Kelsi James, United Church of Canada Overseas Personnel in China, writes on her experience of finding authentic community so far from home.

The author, a young White woman, balances in a ballet pose holding the shoulder of an elderly Tai Chi master in the streets of Jiuquan, China while amused people look on.
The author (right) shares her ballet skills with a Tai Chi master in Jiuquan, China.
Credit: Sally Wang
Published On: November 19, 2019

Last June, I completed my university degree. After four years of hard study, sleepless nights, sore muscles, a tired brain, and so much learning I thought my mind and body might burst, I finished school –  and immediately began to work in my field, balancing several jobs at once, navigating renting an apartment in Toronto, balancing bills, and crafting my time without the structure of formal education. And then, four months later, I got on a plane, and flew 24 hours to Lanzhou, China.

And I began a new breath of learning.

Here, I am grounded and I am humbled and I am inspired. I do not yet speak the language or read its characters, and so I talk with my hands, and with smiles (and with a handy translating app). But moreover, I listen. I have to. I listen, and I watch, and my heart fills. And though I am here to teach, more than anything, I learn.

I learn about welcoming, about inviting guests into my home with tea and cookies and a plate of fruit. About offering small gifts to say thank you. About treating new friends to a meal as a means of getting to know each other.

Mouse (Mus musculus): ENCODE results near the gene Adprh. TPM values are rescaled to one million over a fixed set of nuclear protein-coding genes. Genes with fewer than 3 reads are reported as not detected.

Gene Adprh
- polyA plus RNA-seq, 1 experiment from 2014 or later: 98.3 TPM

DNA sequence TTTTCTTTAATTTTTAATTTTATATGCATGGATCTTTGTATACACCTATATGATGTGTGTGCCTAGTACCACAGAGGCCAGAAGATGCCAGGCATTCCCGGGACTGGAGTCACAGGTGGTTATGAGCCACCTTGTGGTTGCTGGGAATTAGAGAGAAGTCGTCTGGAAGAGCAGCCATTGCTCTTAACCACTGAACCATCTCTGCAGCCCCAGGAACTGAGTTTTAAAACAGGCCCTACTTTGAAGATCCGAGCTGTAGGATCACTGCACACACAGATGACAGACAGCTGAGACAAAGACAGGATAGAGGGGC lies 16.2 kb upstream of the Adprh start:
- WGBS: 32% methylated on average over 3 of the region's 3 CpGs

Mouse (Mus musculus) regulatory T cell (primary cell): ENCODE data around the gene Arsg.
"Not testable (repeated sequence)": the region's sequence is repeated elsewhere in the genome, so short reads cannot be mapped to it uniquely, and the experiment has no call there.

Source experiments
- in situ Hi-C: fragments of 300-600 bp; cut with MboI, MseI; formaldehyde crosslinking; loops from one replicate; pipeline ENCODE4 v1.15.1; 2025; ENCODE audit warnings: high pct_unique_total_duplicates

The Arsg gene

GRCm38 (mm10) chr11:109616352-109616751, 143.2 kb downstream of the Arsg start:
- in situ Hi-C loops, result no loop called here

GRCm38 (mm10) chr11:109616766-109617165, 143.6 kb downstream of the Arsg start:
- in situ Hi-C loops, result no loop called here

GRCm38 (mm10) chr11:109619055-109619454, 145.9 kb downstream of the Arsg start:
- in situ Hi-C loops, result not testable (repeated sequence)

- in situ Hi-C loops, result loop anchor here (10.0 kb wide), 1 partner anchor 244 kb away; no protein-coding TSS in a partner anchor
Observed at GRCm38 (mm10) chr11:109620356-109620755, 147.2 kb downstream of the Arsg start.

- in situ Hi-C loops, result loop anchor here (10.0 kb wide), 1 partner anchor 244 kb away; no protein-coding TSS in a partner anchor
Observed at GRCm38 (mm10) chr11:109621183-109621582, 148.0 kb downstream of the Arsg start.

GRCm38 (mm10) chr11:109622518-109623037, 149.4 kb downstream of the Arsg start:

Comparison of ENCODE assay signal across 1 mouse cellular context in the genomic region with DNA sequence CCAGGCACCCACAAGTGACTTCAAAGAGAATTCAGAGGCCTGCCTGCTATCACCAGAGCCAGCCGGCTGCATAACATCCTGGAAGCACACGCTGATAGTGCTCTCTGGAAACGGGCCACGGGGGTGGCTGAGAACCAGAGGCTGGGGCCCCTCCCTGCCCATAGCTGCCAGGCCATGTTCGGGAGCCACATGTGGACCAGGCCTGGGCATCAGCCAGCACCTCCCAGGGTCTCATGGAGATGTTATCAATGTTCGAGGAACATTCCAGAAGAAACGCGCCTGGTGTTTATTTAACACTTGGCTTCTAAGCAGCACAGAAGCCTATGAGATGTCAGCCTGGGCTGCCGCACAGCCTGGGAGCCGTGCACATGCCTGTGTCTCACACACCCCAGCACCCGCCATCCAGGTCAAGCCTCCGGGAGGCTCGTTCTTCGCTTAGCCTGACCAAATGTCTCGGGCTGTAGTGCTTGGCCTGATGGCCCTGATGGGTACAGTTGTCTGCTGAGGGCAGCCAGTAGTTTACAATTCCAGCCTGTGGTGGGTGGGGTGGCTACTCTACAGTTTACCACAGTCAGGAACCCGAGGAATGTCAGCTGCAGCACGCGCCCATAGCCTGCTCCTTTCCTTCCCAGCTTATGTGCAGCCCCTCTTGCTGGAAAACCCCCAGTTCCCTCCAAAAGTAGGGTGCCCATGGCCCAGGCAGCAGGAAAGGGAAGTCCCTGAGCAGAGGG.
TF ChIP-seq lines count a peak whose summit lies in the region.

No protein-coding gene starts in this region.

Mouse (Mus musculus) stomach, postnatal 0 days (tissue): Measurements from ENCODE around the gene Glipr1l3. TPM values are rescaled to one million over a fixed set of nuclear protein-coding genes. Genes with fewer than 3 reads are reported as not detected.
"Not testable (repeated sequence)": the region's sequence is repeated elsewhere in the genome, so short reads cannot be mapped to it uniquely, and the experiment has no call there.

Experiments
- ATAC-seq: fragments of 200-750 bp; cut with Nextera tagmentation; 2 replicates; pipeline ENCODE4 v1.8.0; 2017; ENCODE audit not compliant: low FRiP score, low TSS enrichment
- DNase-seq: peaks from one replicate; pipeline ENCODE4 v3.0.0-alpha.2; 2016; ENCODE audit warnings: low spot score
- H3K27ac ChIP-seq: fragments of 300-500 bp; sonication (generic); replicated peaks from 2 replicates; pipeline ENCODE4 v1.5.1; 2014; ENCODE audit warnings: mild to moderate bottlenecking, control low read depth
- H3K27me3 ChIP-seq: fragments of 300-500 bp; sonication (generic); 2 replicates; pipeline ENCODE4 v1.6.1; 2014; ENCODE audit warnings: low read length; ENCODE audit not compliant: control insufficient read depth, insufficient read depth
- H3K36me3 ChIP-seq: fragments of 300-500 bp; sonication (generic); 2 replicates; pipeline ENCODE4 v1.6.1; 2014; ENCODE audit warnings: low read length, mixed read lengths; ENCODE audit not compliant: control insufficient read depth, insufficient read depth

I learn about courage and curiosity and straight-up mischief from my beautiful students, who try so hard to connect and to learn, even though it’s so vulnerable for them. I learn to show them my vulnerability, to ask them to help with my Chinese, to help me navigate around town, to recommend the best places to eat. I learn that we share joy, and we share humour, and we share a love for music that goes beyond our language and our cultures. I learn to bring my guitar, and to lend it out, and to sing and sing and sing.

I learn about generosity and patience from all the gentle, giving souls who so creatively and diligently persist in communicating with me. At the bank, I struggle to make a bank account – and the teller uses her translating app to ask me questions, and guide me through. At the cafeteria, I explain, in halting Chinese, that I am a vegetarian – and the two ladies who serve lunch make a point every day thereafter to point to what I can eat. At the post office, I try to send my election ballot back to Canada, and the person working uses miming and gestures and a translating app to get my letter in the air, and gives me a strong thumbs up when I leave.

I learn about community, quite suddenly, while eating out with my fellow teachers. We are eating “hot pot,” chopsticks crossing, all nourishing ourselves from the same giant pot, and I realize, in a grand sense, that in this life, as well as in this moment, we, as human beings, all eat at the same table, and share the same plate. I sit around this table, where I can look joyfully into everyone’s faces and smiles, and so many miles from home I feel such profound kinship, such deep fellowship, such clear community.

And I suddenly recognize that this humanity, this life, this beauty and spirit and Spirit vibrate so deeply in all of us. We, as human beings, and not as people from different countries, all share this beautiful spark of life. We are meant to connect, meant to know each other. Being here, where I cannot communicate easily, I listen, so deeply. And when people reach for me, with their smiles and their hearts, I cannot help but feel them, so strongly. Here, in this way of living, I cannot tune out, I cannot disconnect; here, I have to be present, and I have to – and I get to – feel so intensely.

And I cannot help but rejoice.

– Kelsi James is United Church of Canada Overseas Personnel, currently serving as an English teacher in Lanzhou, China.